Q: What advice would you give to planners of Asian cities?
I would encourage planners to have very high aspirations and challenge themselves to significantly improve the performance of the built environment in cities. There are always two paths. One is to do things the way they have always been done. In most cities, that’s the easiest way to go. Cities employ complex governance structures that have many responsible agencies providing needed approvals. If we take the conventional path, however, it likely will produce yesterday’s results.
The other path requires the courage to work with stakeholders on new design goals, taking advantage of the knowledge, the technologies, and the new approaches that are developing. Over time, if some communities have the courage to demonstrate real success with new solutions change will come. And I am not saying break the rules, instead develop new rules. And planners are one of the forces out there who can facilitate the process of creating tomorrow’s rules.
Q: Any other thoughts?
A city is a complex group of interests. When you get a group of people in a room from all different walks of life, all ages, backgrounds, occupations and incomes, of course it can be contentious. But I have generally found that when you ask people what they want from a city, what their goals are, they almost always share the same values. People want security, jobs, affordable housing, educational opportunities, mobility, safe water, open space, and a clean environment. What people expect of a livable city is generally quite similar. So what are people arguing about? They are typically arguing about how to do it. How do we accomplish it? Today we are more willing to accommodate the multiple interests of the citizens of the city, and we have more tools to accomplish that. I’ve been in a lot of contentious meetings as a planner of trying to reach consensus about what to do. They have usually ended peacefully because people’s goals are the same.
Finally, It is extremely important that planners have the benefit of overall good governance. The implementation of a plan, no matter how good it is, depends on good governance in the city where you work. And that’s been another aspect of Singapore that has made it a delightful place to work – not because people don’t have conflicts but because they are resolved in a transparent manner that is based on good public policy.
By definition, rapid urbanisation is always accompanied by significant investments. What we should think about is proving that there are better solutions for designing the built environment, while providing the institutional and economic incentives that steer cities towards those better outcomes.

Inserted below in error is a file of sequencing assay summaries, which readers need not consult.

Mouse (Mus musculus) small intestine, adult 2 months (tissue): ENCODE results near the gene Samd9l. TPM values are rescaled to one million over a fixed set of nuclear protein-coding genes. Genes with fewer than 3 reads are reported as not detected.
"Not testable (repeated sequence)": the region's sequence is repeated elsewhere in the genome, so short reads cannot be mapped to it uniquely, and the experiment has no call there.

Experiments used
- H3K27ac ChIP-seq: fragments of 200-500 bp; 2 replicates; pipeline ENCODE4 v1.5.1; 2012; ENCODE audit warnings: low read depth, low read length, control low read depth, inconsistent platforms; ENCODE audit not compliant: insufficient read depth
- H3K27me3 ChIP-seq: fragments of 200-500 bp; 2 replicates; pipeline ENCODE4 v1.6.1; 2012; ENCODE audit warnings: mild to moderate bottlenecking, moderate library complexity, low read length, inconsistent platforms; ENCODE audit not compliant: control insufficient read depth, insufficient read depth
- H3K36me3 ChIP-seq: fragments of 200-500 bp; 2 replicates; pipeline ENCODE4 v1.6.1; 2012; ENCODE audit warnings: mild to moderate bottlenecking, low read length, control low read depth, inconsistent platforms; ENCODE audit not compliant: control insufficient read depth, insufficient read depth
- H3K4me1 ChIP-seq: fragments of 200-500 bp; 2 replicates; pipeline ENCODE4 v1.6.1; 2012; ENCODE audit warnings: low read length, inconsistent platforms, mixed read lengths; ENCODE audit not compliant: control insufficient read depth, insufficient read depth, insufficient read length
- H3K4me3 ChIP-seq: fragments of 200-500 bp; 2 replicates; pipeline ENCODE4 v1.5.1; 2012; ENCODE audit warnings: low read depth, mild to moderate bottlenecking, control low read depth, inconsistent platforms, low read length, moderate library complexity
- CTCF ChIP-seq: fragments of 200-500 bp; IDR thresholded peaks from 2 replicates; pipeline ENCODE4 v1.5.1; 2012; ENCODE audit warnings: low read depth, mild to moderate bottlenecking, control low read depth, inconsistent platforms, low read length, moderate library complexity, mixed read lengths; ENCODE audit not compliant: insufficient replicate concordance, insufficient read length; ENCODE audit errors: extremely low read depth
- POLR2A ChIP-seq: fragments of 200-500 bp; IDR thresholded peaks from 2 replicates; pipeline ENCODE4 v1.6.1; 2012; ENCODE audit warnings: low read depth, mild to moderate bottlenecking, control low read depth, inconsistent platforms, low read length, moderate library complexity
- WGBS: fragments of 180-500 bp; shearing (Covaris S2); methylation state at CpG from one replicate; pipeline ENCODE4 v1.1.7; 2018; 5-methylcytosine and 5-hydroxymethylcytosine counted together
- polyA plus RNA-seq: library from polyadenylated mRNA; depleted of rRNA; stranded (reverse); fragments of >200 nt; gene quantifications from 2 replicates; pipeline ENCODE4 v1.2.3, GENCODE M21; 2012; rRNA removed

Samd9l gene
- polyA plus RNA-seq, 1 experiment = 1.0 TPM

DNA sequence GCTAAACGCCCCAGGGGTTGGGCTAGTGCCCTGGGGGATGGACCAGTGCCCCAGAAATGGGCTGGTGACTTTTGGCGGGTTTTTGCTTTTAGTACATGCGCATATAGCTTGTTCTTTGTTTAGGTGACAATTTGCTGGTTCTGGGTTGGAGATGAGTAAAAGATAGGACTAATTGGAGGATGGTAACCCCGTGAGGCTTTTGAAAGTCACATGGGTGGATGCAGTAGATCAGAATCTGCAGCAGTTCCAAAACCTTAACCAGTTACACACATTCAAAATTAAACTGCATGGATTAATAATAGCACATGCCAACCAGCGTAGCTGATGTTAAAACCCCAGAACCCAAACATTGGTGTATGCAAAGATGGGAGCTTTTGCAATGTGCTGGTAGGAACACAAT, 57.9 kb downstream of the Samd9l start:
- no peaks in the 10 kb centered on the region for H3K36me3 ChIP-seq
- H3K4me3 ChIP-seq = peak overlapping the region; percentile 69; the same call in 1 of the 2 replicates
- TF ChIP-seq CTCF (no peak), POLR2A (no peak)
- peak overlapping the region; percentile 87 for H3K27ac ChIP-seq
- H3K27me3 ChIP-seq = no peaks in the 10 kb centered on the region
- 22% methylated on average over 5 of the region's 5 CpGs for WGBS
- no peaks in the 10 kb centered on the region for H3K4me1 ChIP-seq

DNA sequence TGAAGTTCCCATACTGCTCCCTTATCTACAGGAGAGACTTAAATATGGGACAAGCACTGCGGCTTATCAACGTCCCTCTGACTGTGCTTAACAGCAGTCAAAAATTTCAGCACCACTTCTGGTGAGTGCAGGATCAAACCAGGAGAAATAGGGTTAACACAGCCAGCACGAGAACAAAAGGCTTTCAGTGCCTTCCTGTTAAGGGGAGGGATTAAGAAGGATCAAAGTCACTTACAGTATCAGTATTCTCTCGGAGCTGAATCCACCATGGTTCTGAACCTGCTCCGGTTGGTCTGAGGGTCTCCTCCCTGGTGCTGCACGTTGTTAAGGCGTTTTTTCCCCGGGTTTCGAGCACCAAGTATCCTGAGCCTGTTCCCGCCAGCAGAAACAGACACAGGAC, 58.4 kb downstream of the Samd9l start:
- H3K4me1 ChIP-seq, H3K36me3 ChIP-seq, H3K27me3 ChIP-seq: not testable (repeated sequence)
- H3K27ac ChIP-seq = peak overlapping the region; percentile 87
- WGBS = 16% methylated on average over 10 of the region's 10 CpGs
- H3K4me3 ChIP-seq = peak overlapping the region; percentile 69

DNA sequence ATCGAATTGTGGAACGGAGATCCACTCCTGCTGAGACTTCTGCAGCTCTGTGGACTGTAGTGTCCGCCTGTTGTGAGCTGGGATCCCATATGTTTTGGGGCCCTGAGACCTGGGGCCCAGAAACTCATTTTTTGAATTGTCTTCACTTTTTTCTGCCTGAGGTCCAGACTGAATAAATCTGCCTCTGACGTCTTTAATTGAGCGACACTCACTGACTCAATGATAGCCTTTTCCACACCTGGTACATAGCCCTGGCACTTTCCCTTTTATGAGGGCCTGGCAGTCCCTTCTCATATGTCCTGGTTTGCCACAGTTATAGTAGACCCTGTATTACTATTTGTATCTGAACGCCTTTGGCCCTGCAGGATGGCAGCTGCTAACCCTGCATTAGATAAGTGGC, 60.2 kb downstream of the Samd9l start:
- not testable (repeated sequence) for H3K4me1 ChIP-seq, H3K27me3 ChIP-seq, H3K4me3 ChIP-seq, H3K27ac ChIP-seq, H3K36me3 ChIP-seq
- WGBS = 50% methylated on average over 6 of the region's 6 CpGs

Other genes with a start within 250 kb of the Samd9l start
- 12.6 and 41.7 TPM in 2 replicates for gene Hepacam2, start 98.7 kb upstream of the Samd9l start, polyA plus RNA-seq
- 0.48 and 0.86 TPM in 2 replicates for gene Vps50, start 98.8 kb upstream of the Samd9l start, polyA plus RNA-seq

Singapore Sessions is a trademark by Singapore Economic Development Board
Last October, I was invited to address an enthusiastic group of stakeholders in the midst of launching Tacoma, Washington as a technology center for the water industry. While I have spent considerable time in Seattle over the years, this event was my first trip to Tacoma — a city whose history is as interesting as its aspirations. Located on the natural harbor of Commencement Bay, in the shelter of Puget Sound, Tacoma boomed in the late 19th century as the western terminus of the Northern Pacific Railroad, a decision that shocked the Seattle establishment in its day. Today, it is the largest port in Washington state and a major gateway to the Pacific. And while the city’s fortunes have experienced both highs and lows over the last century and a half, the 1990 establishment of the University of Washington Tacoma campus, in the midst of the historic downtown area, has lifted the prospects for future successes and emboldened the community to redefine its mission. Naturally, water continues to be a central theme in that story.
The Wellspring 2012 Conference was organized by the Economic Development Board of Tacoma-Pierce County and hosted at the University of Washington Tacoma, with the stated purpose of “sharing ideas to build a water economy” in the region. In fact, Tacoma has learned a great deal about the complex water quality issues created by a booming industrial waterfront in the midst of a natural ecosystem of immeasurable beauty and value. It is successfully transitioning its waterfront assets to new uses and purposes, and sees its experience and talent as a worthy example for the broader water industry. In fact, its newly opened Center for Urban Waters, housed in an impressive LEED Platinum facility, is tangible evidence of the serious commitment to water industry leadership that the community of Tacoma represents. Take a look at the Wellspring 2012 website, where other videos from that October conference are offered. As a closing aside, I was told after my presentation that there would be no editing of the videotapes. So my off-the-cuff promotion of CH2M HILL near the end of my keynote remains intact. Let’s keep that among us . . .
Photo: Tacoma Museum of Glass on the Thea Foss Waterway by Canadian architect Arthur Erickson